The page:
Given the fact that members of Goddard’s family and longtime church members sit in key positions within the church’s hierarchy, Durbin said she realized shortly after Monteiro pleaded guilty, that nothing was going to change after the church issued new policies for the congregation.
“They came out with this whistleblower policy, and they came out with it just after (Monteiro) pleaded guilty and was sentenced,” Durbin said. “It was in December 2018; I just got a copy yesterday actually of the new policy from January 2019 because they made some changes. There’s a statement that says you are not to go to law enforcement, like an authorized law enforcement officer with your case until you have gone to Pastor Goddard with that case.
“Well, that is exactly what I did when I was 17,” she said. “I went to Goddard, I told them what was going on, and he covered it up and went to great lengths to cover it up. I didn’t realize how he had manipulated everyone to cover this up until all this came out. That is when I knew the only thing that was going to change at that church and protect the innocent kids that go there was to sue that church to make it a very public, ugly thing and hoping that pressure, that kind of negative publicity and pressure would cause him to do the right thing.”
Durbin said that after the lawsuit is settled, she and the victims of Monteiro will continue to talk about what happened to them while at Faith Baptist Church.
“Settlements in sexual abuse cases are not confidential and we’re allowed to talk about it, there are no nondisclosure agreements anymore for that,” Durbin said. “And trust me, we will be talking about it. Goddard is really good at getting people to not look at media or read the paper. He does it under the guise of ‘there’s enough negativity in your life that you don’t need to read the paper and go on social media and just look at all the negativity and you just need to focus on God.’
“So, a lot of their church members don’t even have social media, and they don’t get the paper and read it because he prewarns them that there’s going to be stuff in there that’s going to be negative that you shouldn’t read. And it’s insane to me how many people follow him with everything that’s going on. It’s crazy to me.”
Durbin likens involvement in the church to that of a cult. She said Goddard and his teachings isolate the members from their non-believing family and friends.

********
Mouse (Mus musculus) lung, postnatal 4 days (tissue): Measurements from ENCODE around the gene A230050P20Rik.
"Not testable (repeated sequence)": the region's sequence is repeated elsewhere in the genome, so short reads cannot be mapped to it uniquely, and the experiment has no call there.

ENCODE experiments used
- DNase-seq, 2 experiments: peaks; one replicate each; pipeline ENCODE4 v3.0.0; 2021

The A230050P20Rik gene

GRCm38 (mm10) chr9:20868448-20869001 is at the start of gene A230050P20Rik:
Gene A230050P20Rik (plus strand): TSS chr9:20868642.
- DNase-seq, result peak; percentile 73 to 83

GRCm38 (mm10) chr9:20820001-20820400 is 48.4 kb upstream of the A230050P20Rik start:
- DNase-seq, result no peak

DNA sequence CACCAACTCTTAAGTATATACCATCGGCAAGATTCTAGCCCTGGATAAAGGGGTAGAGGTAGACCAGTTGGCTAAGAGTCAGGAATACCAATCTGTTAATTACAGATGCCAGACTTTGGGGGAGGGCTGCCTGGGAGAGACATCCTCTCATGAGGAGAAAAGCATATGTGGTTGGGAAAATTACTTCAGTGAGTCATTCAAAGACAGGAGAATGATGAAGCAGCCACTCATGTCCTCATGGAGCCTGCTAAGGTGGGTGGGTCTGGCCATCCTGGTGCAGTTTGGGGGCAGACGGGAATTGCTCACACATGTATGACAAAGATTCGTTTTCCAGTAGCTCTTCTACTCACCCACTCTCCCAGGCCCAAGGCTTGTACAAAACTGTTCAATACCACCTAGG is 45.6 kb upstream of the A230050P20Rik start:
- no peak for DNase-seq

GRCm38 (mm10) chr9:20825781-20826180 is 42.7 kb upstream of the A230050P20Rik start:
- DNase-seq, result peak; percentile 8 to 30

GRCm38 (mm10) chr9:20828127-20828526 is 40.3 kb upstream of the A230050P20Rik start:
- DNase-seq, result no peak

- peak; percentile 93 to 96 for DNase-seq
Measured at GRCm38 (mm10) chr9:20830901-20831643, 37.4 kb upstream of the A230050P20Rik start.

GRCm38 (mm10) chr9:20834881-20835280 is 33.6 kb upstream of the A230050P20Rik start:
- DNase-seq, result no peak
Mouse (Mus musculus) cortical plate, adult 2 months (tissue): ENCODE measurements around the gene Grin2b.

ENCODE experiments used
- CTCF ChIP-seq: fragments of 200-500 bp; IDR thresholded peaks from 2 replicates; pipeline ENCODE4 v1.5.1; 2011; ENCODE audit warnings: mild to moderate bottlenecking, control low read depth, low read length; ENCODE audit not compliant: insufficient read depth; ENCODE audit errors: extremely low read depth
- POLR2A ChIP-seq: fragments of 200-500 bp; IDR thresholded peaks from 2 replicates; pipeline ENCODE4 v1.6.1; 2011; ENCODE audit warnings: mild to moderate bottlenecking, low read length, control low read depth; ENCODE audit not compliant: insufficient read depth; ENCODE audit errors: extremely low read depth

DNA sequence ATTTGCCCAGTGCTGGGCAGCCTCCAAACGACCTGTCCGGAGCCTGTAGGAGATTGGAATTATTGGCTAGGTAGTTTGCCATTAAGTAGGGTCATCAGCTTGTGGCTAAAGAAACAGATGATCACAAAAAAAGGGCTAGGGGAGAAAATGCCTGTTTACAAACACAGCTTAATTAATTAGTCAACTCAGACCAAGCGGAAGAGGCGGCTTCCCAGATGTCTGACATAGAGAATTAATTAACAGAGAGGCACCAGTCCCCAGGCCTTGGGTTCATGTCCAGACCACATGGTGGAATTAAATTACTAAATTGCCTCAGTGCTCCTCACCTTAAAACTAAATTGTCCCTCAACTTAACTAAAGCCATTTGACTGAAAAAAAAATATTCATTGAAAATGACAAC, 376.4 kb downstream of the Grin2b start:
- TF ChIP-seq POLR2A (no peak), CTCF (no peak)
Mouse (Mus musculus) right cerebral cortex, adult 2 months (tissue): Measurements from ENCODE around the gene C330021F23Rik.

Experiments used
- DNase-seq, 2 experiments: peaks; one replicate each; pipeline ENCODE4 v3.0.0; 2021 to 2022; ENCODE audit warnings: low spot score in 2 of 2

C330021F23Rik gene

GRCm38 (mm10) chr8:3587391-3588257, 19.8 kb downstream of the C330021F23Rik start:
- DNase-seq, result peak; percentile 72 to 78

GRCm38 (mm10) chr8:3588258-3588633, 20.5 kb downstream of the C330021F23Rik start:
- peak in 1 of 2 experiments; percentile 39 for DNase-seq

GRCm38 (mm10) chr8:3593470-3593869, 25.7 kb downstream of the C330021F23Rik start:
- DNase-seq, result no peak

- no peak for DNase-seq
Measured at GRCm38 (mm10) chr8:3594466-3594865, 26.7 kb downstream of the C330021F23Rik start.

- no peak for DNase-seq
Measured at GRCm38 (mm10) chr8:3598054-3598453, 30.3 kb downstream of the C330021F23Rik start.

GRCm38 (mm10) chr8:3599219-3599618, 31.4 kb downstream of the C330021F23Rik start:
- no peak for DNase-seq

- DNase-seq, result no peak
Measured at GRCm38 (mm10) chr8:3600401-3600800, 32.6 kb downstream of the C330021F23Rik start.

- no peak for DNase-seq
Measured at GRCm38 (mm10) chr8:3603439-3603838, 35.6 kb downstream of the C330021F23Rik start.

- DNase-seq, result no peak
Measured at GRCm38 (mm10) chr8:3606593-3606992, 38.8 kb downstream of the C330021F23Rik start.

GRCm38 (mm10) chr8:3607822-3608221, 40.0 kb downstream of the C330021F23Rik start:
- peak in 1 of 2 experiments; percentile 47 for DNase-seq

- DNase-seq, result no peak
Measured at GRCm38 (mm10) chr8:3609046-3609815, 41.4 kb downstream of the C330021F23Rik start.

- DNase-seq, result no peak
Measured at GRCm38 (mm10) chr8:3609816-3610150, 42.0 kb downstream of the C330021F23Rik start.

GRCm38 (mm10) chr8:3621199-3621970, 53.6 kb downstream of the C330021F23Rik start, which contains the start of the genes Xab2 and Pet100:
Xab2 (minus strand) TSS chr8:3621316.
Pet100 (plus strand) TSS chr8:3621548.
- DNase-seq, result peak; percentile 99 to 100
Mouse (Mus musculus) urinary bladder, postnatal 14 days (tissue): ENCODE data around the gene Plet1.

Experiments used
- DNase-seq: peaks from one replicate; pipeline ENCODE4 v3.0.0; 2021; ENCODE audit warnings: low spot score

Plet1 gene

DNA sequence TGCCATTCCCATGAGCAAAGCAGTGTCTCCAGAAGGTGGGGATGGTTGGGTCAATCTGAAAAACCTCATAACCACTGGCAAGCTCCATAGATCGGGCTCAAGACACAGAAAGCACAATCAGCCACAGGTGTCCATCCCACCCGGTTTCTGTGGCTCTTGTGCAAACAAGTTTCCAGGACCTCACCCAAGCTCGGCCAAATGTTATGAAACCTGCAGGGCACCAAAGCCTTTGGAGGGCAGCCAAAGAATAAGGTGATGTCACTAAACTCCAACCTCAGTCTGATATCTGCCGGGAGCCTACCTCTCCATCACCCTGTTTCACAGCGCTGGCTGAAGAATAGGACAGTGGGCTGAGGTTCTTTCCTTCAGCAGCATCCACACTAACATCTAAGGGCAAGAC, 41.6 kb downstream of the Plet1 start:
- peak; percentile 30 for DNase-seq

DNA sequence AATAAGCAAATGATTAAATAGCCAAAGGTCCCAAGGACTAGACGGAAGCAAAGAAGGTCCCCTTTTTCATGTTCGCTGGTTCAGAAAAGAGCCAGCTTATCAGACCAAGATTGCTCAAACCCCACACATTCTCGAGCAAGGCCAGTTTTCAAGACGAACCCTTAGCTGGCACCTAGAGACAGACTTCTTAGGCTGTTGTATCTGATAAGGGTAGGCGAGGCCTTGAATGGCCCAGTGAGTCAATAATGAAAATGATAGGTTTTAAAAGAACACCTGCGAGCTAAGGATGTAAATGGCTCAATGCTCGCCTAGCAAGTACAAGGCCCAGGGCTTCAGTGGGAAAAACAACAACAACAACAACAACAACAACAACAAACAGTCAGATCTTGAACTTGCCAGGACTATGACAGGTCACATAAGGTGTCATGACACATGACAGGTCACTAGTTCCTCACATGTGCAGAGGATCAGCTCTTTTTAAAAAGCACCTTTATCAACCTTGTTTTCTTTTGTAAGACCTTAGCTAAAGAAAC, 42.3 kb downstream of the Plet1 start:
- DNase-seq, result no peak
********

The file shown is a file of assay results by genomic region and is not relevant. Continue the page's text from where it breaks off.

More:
“You get these people that have no friends outside of church,” she said. “They don’t do any activities outside of church. Most of their family has alienated them because they put church first. So, when it comes time to figure out that something’s wrong at that church and you need to leave, you’re leaving everything. There is nothing in your life but that church, so you to make the decision to leave means you will have no family, you will have no friends, you will have no church. Your kids will lose their friends. I mean you’re really walking away from your entire life.
“It is very much a cult, 100%,” she said.
“The church does not have a mortgage right now,” she said. “They had a big push to pay it off. They had a big mortgage burning ceremony and everybody got a copy of the mortgage that paid so much money toward the mortgage and they all burned these mortgages. Well, in reality, they have to go get a mortgage to settle all these lawsuits, but I don’t think they can do it. (Goddard) had a big push in November to raise money and he was trying to raise $50,000 and he got $25,000, which is still shockingly, a lot of money for one Sunday.”
Even that fundraising effort, Durbin said, wasn’t advertised as going toward lawsuits pending against the church.
“He presents it as the church needs to do this or that or whatever, but people never really know where the money goes,” she said, telling the story about a fundraiser for a new school bus by one of the teachers. “They raised almost $7,500. That money is not going to go buy a new bus. It is going to go to the legal fund that they’re battling. But people still don’t know. They don’t stop and question. It’s shocking to me.”
Jeff Pack can be reached by email at email@example.com.